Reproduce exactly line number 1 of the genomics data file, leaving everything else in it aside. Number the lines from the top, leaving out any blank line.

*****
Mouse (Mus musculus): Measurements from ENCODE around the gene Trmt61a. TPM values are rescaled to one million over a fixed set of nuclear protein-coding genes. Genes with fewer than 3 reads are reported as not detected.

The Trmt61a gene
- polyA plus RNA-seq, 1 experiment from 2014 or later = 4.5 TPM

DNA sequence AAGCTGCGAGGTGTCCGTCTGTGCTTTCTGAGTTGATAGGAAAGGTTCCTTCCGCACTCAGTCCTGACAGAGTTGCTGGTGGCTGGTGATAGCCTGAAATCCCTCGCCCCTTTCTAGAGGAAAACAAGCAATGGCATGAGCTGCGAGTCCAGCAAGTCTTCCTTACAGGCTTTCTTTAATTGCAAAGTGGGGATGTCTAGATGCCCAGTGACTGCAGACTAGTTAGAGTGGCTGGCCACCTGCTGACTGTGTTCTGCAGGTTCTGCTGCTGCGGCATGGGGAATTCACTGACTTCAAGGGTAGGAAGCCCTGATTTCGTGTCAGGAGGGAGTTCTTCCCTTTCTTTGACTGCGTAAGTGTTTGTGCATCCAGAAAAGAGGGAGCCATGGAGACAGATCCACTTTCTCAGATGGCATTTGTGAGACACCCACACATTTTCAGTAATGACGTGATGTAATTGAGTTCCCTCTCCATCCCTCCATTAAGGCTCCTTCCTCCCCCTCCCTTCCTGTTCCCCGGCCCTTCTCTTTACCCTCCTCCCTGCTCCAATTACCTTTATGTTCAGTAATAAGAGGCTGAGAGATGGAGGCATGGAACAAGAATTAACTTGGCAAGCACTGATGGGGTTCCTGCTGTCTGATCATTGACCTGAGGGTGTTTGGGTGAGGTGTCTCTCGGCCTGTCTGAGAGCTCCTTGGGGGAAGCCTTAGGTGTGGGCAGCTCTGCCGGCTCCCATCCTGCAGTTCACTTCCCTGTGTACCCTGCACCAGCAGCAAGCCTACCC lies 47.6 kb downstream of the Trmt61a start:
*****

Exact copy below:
Mouse (Mus musculus): Measurements from ENCODE around the gene Trmt61a. TPM values are rescaled to one million over a fixed set of nuclear protein-coding genes. Genes with fewer than 3 reads are reported as not detected.